* AFatherToHisMen: Not Hornblower, Sir Edward Pellew.
* GenreSavvy: Hornblower is acutely aware of how his every move will appear, which is strange, because this is the book that started the genre. Hilariously, he has trouble believing anyone could like him, despite evidence to the contrary. Even when he ''does'' believe it, he finds some way to make himself rationalize or downplay it.
** In ''Hotspur'', his ship is being fired upon by shore artillery. He hears noise aloft, and a howitzer shell falls to the deck at his feet. He takes a fraction of an instant to realize that there's about a quarter-inch left on the fuse before he hurries to extinguish it. When he stands up, he sees everyone on the deck staring at him, and realizes he's about to become ShroudedInMyth.
** He has his men dance the hornpipe during a long battle specifically because it will keep morale up. The narration goes on to describe how the battle would become legendary because of it. It also describes how one man kept dancing even after someone's brains were smashed out by a cannon ball and blown onto him.
* GoodWithNumbers: Hornblower is ''very'' good with numbers.
* GuileHero: Horatio steps into this role at different points over his career, but [[BuffySpeak the guiliest]] would probably be ''Lieutenant Hornblower.'' His rank is thoroughly unremarkable (fourth lieutenant), but he's able to persuade his superiors to implement pretty much all of his plans.
* HavingAGayOldTime: Invoked by the author. Every time someone is apparently racist toward French, Spaniards, Italians, or anyone not White and British, take a shot.
* HeroicSacrifice: [[spoiler:Horatio's ship]] at the end of ''Flying Colors''.
** Not to mention [[spoiler:Bush blowing up the powder barge]].
* HonorBeforeReason: Deconstructed, as Hornblower is ''profoundly'' aware of the difference between the right thing to do and the logical thing to do. On several occasions, he's actually dickered over courses of action, then justifiably angsted afterward.
* IJustShotMarvinInTheFace - There are a handful of gun-handling failures throughout the series. At one point, Hornblower narrowly remembers to put his fllintlock on half-cock before putting it into his belt, which would likely have blown his genitals off.
* [[IrritationIsTheSincerestFormOfFlattery Imitation Is The Sincerest Form Of Flattery]]: In ''Commodore'', Hornblower realizes, with amusement, that Mound is modeling his aloof, cool-under-fire attitude on Hornblower's own.[[hottip:*:Irritation doesn't actually happen, but the trope named 'imitation' doesn't apply to fiction.]]
* ImprobableAge: Inverted, since Hornblower, when the series begins, is improbably OLD to be a beginning midshipsman. He is in his late teens, while his messmates went to sea at age 12 or thereabouts.
* IndyPloy: Hornblower has to make plans up as he goes along to get out of the various scrapes he gets into.
* InSeriesNickname: "Horny" Hornblower, as well as the various other real-life officers with nicknames.
* IronicBirthday: Hornblower was born on the 4th of July 1776, the same day as the United States, which is remarked upon a few times.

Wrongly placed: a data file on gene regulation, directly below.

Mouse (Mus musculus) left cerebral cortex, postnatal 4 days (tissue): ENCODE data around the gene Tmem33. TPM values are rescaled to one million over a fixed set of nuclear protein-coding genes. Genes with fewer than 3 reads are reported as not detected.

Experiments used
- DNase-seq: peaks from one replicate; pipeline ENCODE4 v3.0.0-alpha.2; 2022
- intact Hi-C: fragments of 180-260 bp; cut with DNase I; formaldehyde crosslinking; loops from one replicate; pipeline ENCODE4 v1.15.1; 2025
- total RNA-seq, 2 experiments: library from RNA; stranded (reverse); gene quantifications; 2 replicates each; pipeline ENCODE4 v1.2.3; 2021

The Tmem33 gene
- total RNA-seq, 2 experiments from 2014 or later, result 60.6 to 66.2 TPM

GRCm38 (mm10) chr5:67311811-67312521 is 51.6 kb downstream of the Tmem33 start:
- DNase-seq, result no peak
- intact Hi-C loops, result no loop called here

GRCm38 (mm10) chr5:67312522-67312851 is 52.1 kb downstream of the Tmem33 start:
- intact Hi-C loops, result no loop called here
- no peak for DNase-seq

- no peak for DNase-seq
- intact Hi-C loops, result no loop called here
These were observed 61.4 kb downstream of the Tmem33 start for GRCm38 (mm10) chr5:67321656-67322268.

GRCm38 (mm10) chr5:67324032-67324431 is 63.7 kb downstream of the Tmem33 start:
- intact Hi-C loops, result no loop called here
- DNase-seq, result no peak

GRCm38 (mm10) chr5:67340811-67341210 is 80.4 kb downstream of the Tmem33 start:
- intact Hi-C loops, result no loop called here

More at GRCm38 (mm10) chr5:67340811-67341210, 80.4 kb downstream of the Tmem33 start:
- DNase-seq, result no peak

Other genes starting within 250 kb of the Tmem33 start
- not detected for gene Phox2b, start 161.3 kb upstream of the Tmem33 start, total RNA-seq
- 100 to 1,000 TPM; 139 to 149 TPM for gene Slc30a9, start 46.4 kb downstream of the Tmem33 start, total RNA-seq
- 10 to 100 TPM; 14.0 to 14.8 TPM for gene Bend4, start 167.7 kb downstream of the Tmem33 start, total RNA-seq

* JerkWithAHeartOfGold: Bush is a hardass who brooks no incompetence or disrespect and doesn't question the Navy's draconian discipline, but he takes the first watch after he and his men have gone over a day without sleeping, gives nearly all his pay to his sisters and mother, and extends subtle kindness to Wellard after he's beaten without cause.
* LateArrivalSpoiler: The fourth book wasn't completed by Forrester before his death, and has two short stories, from Hornblower's midshipman days and retirement, added to it. This means that if you flip to the wrong page, you now know [[spoiler:Hornblower marries Lady Barbara.]]
* TheLawsAndCustomsOfWar: In ''Flying Colours'', Napoleon wants Hornblower and Bush executed for a DressingAsTheEnemy maneuver performed in ''Ship of the Line''. (There were several precedents that said what they did was legal. Napoleon didn't care; he needed a propaganda coup.)
* LightningBruiser: Bush in ''Lieutenant Hornblower,'' who is described as immensely strong and lightfooted.
* MeaningfulName: Inverted. Horatio ''Hornblower'' is absolutely tone-deaf, unable, on at least one occasion, to recognize even "God Save the King."
* MutualKill: [[spoiler:The ''Sutherland'' and the French ships at the end of ''Ship of the Line''.]]
* NapoleonicWars
* NervesOfSteel: Hornblower has these, even if he thinks otherwise.
* NeverGiveTheCaptainAStraightAnswer: Inverted. Hornblower doesn't tell his men his plans so it looks better if he succeeds. It works.
* NicknamingTheEnemy: Frenchmen are always referred to as Frogs. Napoleon is often called "Boney".
* NobleFugitive: The German Prince serving as a PluckyMiddie in Hornblower and the Atropos.
* TheNotSecret: Hornblower's sea sickness, which he goes out of his way to keep secret from his men. It takes him years to figure out that his officers and crew are plainly aware of it, and simply choose not to comment on it out of respect.
* TheObiWan: Pellew, though more in the TV series than in the books.